• The president cannot be indicted = I’ve committed several indictable acts in the last 48 hours (but I’m going to keep repeating this because Bob Barr says it’s so).
  • She can’t be trusted with state secrets = I cannot be trusted with state secrets.
  • He’s a security risk = I am a security risk (and so are my children)
  • Nobody knows [insert subject matter here] better than me = I know next to nothing about [insert identical subject matter here]
  • Who knew health care was so complicated? = I just thought about health care policy for the first time this morning.
  • I’ve been treated very badly = I’ve committed a crime and/or shattered a longstanding norm and now I’m dealing with the inevitable consequences.
  • Witch hunt = Constitutionally mandated Congressional oversight
  • Perfect call = Shakedown
  • She’s not my type = Yeah, I raped her.
  • He’s lying = I’m lying.
  • I guarantee you that conversation never took place = That conversation is digitally recorded.
  • I don’t know the guy = We have, in fact, vacationed together.

I could go on. For days! (the Washington Post recently tallied the president’s lies and purposely misleading statements, since January 2017, at more than 20,000). But you get the point.

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Replication, homage and the sincerest form of flattery

The original Church Pew bunkers are located at storied Oakmont CC. This homage can be found at Tour 18 in Flower Mound, Texas.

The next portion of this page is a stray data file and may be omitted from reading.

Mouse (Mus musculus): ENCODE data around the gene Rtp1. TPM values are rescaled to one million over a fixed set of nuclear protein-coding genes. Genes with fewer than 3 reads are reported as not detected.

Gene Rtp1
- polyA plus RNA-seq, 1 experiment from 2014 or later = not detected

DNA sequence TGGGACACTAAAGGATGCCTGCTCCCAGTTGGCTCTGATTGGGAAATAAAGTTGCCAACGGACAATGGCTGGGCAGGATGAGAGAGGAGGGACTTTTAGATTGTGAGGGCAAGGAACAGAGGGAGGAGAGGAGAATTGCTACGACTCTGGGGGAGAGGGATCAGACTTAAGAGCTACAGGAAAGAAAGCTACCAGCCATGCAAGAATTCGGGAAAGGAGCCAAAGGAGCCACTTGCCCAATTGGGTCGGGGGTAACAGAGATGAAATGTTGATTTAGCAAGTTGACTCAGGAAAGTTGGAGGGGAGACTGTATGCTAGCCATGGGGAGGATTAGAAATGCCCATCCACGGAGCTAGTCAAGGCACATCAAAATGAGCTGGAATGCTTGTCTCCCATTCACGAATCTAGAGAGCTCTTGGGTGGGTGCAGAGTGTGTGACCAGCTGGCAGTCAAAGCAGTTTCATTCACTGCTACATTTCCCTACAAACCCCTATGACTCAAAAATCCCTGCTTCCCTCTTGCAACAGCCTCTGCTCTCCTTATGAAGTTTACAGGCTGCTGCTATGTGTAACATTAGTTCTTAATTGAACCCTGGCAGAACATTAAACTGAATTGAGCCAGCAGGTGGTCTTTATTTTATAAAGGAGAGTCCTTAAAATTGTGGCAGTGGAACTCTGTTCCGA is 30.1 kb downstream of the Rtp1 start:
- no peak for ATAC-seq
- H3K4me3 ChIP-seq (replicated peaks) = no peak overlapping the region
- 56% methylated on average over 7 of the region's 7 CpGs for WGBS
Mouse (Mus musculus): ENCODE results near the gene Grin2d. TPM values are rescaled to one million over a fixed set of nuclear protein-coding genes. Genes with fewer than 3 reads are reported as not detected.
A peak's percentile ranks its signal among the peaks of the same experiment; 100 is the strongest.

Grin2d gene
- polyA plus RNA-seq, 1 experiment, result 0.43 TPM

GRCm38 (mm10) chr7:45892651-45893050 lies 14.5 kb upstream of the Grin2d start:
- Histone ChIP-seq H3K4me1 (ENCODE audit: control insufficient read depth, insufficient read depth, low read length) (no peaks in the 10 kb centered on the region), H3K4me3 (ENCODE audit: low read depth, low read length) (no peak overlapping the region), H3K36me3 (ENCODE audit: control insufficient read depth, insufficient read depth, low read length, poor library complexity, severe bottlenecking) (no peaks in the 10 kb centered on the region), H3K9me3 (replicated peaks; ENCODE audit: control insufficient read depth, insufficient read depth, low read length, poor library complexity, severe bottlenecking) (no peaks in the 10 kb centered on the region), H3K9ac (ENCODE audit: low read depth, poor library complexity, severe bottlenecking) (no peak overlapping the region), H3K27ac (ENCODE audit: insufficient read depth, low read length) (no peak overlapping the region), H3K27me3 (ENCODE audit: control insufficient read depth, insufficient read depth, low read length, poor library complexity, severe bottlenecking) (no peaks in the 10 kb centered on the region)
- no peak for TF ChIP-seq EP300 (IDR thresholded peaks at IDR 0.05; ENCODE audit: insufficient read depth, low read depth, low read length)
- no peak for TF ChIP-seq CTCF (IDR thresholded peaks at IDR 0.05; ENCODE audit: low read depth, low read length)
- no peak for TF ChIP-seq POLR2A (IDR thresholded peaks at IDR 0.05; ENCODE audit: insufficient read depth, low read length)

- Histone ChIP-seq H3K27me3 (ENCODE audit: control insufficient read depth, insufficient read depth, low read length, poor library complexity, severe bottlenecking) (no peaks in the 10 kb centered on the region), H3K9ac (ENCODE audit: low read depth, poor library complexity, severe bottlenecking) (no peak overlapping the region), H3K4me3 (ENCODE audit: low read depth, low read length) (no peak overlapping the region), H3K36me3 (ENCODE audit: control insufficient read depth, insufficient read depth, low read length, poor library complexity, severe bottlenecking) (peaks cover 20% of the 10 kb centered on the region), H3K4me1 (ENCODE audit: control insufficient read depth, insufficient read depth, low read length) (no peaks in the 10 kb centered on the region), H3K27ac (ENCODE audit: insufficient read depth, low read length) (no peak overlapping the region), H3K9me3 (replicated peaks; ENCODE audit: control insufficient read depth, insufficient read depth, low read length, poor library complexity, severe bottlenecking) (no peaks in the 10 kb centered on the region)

[Ed. — The replica design phase has faded somewhat. This piece ran in the September 2002 print edition of GOLF Magazine — back when the U.S. was still opening hundreds of new courses every year, replica and otherwise. Since 2008, the U.S. course stock has shrunk by some 150 courses each year…]

Television commentators, magazine pundits and denizens of the 19th hole seldom refer to the ’77 British Open. It’s always the ’77 British Open at Turnberry — rarely the ’88 U.S. Open, but rather the ’88 Open at Brookline. This strong sense of place separates golf from sports like tennis; the late Bud Collins might have waxed pedantic about the ’72 Open at Forest Hills, but he never talked about Ken Rosewall’s quarterfinal win on Court 7. Who cares which court it was? Like football fields and hockey rinks, the parameters of play are all pretty much the same.

Golf is different; it’s all about venue. Its tournament layouts — each unique in character, many situated in exotic locales — actively shape the competitive drama and our memories of it. The advent of television has only enhanced this sense of geography, further ingraining these layouts, these holes, in our collective consciousness.

This fascination with “place” begins to explain one of golf’s emerging trends, the replica course, whereby famous holes from various distinguished layouts are re-created and linked together to form distinct, 18-hole loops. A dozen such compilations are now operating across the U.S., with many more on the drawing board. It seems course developers have recognized what Hollywood and Madison Avenue have known for some time — that our culture has long valued familiarity on a par with originality; how else can we explain Back to the Future III?